clearly aimed at new standards, such as DVD-Audio, EAX 3, and so on. X-Fi
is all about enhancing stuff you already have.

>
> And, if you don't mind, what is the list price (USD, Euros, whatever) for
> the Creative X-Fi?

The Xtreme Music, which I have, is about 130 dollars, and it's the
version I would recommend for general PC use and gaming. The FPS version is
much more expensive (270 dollars), the audio quality is not that much
better, and the gaming features (onboard memory) are not yet supported in
games . If you are interested in recording, I'd recommend the Pro or Elite
Pro versions with the breakout boxes for connections. The Elite Pro also
has extremely good DAC's and ADC's that would be completely unnecessary in a
gamer/music card. For general home recording, the Xtreme Music should be
fine because the ADC's are pretty high end, they just aren't "professional".

> The Mini-Moog came waaaaay after Wendy (then Walter, in the '60's) Carlos
> released the album, "Switched-on Bach".

I have a few Wendy Carlos recordings. Though I like Vangelis better.

> Uh, does anyone here remember the Aureal A3D 360° software?

I can't say because I was using a Soundblaster 16 around that same time
period. I didn't upgrade to a Soundblaster PC512 (Live "Junior") until
2000.

> I also had 16-band up to 120-band equalizers, a few compressors, limiters,
> and effects (reverb and digital delay mainly) units. Of course, being a
> completely analog sound system, wires were everywhere. We can't seem to
> escape the wires.

X-Fi in audio content creation mode has compressors, reverb, chorus, etc.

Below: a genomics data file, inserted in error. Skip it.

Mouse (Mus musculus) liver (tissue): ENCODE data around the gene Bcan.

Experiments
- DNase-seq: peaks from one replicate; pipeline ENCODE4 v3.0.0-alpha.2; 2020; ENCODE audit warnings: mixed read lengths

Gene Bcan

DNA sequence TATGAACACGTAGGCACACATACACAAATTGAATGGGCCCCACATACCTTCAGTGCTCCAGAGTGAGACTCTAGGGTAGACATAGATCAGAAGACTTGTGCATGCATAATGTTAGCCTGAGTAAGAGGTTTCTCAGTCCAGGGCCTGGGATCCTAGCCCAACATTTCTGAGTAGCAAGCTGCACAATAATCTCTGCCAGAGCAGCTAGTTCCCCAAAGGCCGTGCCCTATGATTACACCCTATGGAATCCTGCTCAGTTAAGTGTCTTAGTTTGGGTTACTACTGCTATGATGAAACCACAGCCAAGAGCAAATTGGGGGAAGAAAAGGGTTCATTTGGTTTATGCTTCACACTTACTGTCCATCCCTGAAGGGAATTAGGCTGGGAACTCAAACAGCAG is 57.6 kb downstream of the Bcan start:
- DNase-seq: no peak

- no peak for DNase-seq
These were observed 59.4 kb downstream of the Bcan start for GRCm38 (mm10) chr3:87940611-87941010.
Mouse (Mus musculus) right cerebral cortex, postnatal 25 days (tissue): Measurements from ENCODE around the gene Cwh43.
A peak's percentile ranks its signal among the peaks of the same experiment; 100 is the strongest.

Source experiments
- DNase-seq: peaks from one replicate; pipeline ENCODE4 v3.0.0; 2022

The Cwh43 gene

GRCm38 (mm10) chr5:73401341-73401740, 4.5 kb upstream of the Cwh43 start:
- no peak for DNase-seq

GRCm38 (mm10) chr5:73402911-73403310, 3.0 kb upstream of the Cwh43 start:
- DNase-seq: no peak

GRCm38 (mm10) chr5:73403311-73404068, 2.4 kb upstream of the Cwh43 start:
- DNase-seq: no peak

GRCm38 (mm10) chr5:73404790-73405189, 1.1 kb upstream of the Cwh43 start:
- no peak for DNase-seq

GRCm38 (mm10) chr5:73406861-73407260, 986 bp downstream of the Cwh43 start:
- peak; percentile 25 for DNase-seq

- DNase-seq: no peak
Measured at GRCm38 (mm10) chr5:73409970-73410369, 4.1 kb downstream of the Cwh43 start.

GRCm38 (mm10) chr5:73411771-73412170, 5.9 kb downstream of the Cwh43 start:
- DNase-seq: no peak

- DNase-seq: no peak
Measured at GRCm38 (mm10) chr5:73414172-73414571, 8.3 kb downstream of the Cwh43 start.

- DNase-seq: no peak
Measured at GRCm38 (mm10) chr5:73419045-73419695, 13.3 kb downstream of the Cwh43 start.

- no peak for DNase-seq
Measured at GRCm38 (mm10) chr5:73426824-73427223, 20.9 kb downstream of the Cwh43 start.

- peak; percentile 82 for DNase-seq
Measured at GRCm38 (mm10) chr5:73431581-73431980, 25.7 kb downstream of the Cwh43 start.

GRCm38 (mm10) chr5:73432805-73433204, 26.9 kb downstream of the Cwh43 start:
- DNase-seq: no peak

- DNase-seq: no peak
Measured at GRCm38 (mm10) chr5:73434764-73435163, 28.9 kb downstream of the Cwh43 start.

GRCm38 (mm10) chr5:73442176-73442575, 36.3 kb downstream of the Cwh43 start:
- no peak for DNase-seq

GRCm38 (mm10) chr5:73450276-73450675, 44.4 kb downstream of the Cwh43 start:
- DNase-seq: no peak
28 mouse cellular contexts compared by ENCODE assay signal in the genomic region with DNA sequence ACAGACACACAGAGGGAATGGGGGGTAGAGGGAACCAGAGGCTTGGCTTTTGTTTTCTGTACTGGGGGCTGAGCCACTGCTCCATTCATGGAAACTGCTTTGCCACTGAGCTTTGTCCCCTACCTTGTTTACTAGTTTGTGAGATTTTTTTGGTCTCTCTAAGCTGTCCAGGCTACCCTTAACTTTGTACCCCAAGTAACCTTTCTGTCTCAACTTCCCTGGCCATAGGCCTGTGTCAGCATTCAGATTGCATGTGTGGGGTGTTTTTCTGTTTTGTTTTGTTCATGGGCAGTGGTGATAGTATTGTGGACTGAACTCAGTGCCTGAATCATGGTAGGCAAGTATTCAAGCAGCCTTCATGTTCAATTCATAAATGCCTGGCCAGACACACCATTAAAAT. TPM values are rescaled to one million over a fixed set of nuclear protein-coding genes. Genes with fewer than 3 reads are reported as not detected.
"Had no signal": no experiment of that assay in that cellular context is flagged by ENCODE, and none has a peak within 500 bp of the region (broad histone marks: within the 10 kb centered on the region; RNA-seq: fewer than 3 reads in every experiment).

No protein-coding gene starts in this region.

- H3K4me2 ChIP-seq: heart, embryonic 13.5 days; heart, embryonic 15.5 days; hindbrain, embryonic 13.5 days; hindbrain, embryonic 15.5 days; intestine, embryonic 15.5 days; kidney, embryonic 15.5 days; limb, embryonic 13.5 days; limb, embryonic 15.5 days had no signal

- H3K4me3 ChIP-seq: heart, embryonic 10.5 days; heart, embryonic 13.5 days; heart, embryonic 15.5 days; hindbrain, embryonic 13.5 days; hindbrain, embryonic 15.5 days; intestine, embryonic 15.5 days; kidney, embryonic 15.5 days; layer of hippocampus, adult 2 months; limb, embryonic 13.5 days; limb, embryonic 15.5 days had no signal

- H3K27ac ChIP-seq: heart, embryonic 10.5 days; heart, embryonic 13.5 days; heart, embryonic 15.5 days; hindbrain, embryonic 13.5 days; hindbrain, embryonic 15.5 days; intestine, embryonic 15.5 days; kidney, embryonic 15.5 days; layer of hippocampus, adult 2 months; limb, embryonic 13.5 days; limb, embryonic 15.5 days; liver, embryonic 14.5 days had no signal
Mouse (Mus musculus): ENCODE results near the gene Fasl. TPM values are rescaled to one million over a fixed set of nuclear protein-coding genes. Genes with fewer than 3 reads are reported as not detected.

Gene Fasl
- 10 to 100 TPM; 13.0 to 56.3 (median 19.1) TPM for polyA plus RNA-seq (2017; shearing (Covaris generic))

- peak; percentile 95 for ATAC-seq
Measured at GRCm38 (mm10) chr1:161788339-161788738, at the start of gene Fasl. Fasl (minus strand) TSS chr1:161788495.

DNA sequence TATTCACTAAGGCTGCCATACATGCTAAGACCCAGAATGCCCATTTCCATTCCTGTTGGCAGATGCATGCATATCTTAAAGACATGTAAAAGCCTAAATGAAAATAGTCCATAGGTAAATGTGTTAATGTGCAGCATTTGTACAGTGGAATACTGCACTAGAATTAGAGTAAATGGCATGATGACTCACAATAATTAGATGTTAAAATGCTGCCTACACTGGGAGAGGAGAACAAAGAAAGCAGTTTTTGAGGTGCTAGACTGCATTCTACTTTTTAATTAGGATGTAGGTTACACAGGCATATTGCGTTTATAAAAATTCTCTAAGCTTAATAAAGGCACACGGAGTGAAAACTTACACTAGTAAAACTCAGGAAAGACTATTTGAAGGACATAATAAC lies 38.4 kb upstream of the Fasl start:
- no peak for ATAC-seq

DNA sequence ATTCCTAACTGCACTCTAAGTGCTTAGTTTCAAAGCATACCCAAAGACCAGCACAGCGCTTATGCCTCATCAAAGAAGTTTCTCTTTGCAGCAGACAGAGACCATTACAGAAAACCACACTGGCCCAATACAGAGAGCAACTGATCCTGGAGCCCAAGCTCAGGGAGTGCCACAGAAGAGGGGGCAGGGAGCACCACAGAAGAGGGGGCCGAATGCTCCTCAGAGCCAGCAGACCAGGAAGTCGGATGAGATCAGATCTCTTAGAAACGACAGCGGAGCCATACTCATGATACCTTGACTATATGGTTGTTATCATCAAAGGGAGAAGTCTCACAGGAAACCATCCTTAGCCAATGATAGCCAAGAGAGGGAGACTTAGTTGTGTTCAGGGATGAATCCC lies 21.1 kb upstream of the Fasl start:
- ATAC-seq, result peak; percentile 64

>
> Magnulus, it's too bad you had to re-install Windows XP because of no
> Windows 64 drivers available for...what? Your new Creative X-Fi card? This
> is what I don't understand, quite.

Yes, Creative will eventually release a 64-bit driver. But it was also
the last straw in a long line of problems I had with the OS. I also like
using stereo drivers with my NVidia card to play Unreal Tournament or Quake
(hey, it's not a resource hog, which is important for stereo)- an
optometrist recommended it in place of expensive vision therapy (I have
strabismus/lazy eye), and currently there are no x64 stereo drivers.

>
> Nevertheless, what a hassle, and too bad X64 is so new there isn't much
> for it.

It's a stillborn OS, you gotta avoid it. Wait for Windows Vista instead.
Windows x64 is like Windows 2000. What's sort of unfortunate is that it's
being marketted as a "high end" OS. High end means like rendering Star Wars
Episode III (which it did), not gaming, and MS never clarified that. Plus,
the performance gains for ordinary applications are relatively minor. It's
not worth upgrading just to run the x64 patch in Far Cry or Butcher Bay.
Anonymous
August 28, 2005 6:55:12 AM

Archived from groups: comp.sys.ibm.pc.games.action (More info?)

MP wrote:

> I hooked the PC audio card which had 4 discreet channel outputs - *true*
> quadraphonic - not just "Left-Front, Left-Rear, Right-Front, Right-Rear

What is the difference?

Dennis
Related resources
Anonymous
August 28, 2005 7:09:51 AM

Archived from groups: comp.sys.ibm.pc.games.action (More info?)

Magnulus wrote:

> I got this about 3 days ago. I had to re-install windows XP, though,